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Long-Term Pain and Recovery After Major Pediatric Surgery: A Qualitative Study With Teens, Parents, and Perioperative Care Providers

  • Jennifer A. Rabbitts
    Correspondence
    Address reprint requests to Jennifer A. Rabbitts, MB, ChB, Seattle Children's Hospital, 4800 Sand Point Way NE, MB.11.500.3, Seattle, WA 98105.
    Affiliations
    Department of Anesthesiology and Pain Medicine, University of Washington, Seattle, Washington

    Center for Clinical and Translational Research, Seattle Children's Hospital, Seattle, Washington
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  • Rachel V. Aaron
    Affiliations
    Department of Anesthesiology and Pain Medicine, University of Washington, Seattle, Washington

    Center for Child Health, Behavior and Development, Seattle Children's Hospital, Seattle, Washington
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  • Emma Fisher
    Affiliations
    Center for Child Health, Behavior and Development, Seattle Children's Hospital, Seattle, Washington
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  • Emily A. Lang
    Affiliations
    Center for Child Health, Behavior and Development, Seattle Children's Hospital, Seattle, Washington

    Department of Biological Sciences, Columbia University, New York, New York
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  • Caroline Bridgwater
    Affiliations
    Department of Microbiology, University of Washington, Seattle, Washington

    Center for Child Health, Behavior and Development, Seattle Children's Hospital, Seattle, Washington
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  • Gabrielle Ghafari Tai
    Affiliations
    Center for Child Health, Behavior and Development, Seattle Children's Hospital, Seattle, Washington
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  • Tonya M. Palermo
    Affiliations
    Department of Anesthesiology and Pain Medicine, University of Washington, Seattle, Washington

    Center for Child Health, Behavior and Development, Seattle Children's Hospital, Seattle, Washington
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Published:February 20, 2017DOI:https://doi.org/10.1016/j.jpain.2017.02.423

      Highlights

      • Families experienced major surgery as a stressful event, well beyond return home.
      • Families felt under-prepared for surgery, particularly pain and physical recovery.
      • Families and providers were interested in a perioperative psychosocial intervention.
      • Flexible delivery of an intervention teaching coping skills at home would be ideal.

      Abstract

      Research developing targeted treatment focused on coping with children's long-term pain after surgery is needed because of the high prevalence of chronic pain after surgery. This qualitative study aimed to: 1) understand the child's and family's experiences of pain over the course of their surgical experience, and 2) gather stakeholder input regarding potential barriers and facilitators of perioperative intervention delivery. Fifteen children ages 10 to 18 years who underwent recent major surgery, their primary caregivers, and 17 perioperative health care providers were interviewed. Interviews were coded using semantic thematic analysis. The perioperative period presented emotional challenges for families. Families felt unprepared for surgery and pain. Recovery and regaining physical functioning at home was challenging. Families struggled to return to valued activities. Families reported interest in a perioperative psychosocial intervention. Providers endorsed that families would benefit from enhanced coping skills. They emphasized that families would benefit from more detailed preparatory information. Providers suggested that flexible intervention delivery at home would be ideal. Research developing interventions addressing pain and anxiety in children undergoing major surgery is critically needed. The findings of the present study can inform intervention development with the aim of improving short- as well as long-term recovery in children undergoing major surgery.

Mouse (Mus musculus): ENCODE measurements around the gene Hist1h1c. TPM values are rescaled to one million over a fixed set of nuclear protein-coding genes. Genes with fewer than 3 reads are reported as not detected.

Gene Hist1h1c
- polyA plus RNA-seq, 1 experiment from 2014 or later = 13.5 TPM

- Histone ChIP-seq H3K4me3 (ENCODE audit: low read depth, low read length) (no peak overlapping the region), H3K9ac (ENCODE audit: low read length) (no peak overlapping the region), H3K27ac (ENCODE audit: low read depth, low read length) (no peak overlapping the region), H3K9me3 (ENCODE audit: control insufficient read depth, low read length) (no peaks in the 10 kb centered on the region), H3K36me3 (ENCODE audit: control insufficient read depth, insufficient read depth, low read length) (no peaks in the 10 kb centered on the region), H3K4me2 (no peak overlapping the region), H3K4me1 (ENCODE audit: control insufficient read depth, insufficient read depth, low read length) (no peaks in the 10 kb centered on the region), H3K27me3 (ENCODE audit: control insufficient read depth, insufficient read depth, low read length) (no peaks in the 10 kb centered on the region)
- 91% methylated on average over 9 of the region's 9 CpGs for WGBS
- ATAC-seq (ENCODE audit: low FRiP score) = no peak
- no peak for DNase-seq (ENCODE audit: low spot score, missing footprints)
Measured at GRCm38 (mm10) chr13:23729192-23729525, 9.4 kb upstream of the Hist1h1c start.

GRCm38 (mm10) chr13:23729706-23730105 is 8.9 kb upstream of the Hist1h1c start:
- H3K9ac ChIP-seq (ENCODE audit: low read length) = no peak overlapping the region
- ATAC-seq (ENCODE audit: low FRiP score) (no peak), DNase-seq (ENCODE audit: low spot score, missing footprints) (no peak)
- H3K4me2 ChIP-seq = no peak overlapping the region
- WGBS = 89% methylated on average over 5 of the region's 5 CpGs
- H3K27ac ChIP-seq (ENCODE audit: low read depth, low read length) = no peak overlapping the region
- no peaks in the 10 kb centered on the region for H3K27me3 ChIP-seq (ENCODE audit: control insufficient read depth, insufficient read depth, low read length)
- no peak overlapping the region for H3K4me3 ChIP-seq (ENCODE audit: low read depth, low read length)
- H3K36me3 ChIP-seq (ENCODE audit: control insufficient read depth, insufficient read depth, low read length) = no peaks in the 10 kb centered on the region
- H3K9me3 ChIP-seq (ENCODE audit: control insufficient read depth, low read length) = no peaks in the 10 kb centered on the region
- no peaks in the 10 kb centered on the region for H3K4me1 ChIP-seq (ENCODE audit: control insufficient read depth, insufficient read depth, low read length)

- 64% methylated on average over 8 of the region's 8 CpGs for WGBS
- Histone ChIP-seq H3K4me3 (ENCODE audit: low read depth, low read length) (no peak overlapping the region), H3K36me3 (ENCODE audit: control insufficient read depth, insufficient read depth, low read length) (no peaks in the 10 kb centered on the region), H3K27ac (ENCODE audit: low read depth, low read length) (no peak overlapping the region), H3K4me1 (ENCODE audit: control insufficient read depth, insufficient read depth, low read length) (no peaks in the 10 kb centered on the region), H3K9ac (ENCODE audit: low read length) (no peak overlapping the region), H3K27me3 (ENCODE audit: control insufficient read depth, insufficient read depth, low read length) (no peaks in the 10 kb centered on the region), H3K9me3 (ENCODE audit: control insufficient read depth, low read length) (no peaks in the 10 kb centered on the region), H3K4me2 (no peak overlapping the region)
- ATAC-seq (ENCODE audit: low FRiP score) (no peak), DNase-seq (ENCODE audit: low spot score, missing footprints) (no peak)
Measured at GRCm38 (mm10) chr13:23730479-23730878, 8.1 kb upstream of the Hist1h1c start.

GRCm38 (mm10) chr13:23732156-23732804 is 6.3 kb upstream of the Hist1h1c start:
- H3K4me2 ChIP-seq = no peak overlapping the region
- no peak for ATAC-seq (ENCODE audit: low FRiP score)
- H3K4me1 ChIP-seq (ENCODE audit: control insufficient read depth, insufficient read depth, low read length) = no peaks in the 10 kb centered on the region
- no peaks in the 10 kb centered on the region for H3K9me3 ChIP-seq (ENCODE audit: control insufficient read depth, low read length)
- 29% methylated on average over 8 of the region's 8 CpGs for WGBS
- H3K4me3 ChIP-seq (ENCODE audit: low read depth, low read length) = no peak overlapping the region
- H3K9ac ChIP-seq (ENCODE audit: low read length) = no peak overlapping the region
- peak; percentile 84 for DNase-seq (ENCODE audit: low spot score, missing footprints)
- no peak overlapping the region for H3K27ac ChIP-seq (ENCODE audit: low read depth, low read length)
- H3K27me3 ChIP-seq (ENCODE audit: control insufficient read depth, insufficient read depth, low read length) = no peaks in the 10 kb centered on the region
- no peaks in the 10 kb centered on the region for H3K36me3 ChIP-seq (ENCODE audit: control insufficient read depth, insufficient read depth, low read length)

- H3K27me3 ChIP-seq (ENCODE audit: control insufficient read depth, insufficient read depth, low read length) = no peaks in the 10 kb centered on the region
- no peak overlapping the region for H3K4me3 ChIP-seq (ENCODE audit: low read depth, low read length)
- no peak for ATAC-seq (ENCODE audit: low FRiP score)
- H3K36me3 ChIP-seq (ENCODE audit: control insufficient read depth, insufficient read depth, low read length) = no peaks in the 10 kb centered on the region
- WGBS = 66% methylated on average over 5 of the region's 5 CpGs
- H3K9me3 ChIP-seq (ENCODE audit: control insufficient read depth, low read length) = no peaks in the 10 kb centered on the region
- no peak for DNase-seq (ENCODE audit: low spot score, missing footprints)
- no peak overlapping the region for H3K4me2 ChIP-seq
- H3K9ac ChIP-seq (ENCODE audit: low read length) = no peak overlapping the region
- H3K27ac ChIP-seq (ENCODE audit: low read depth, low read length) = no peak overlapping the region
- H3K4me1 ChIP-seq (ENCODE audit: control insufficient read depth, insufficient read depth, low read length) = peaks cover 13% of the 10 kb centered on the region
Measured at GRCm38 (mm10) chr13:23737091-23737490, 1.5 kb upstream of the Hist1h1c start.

Perspective

      This qualitative study examined children and their parents’ experience of long-term pain and recovery after major surgery, identifying barriers and facilitators of perioperative intervention delivery. Families experienced surgery as stressful, and felt underprepared for pain and recovery. Families and health care providers expressed interest in a preoperative intervention teaching coping skills.

      Key words

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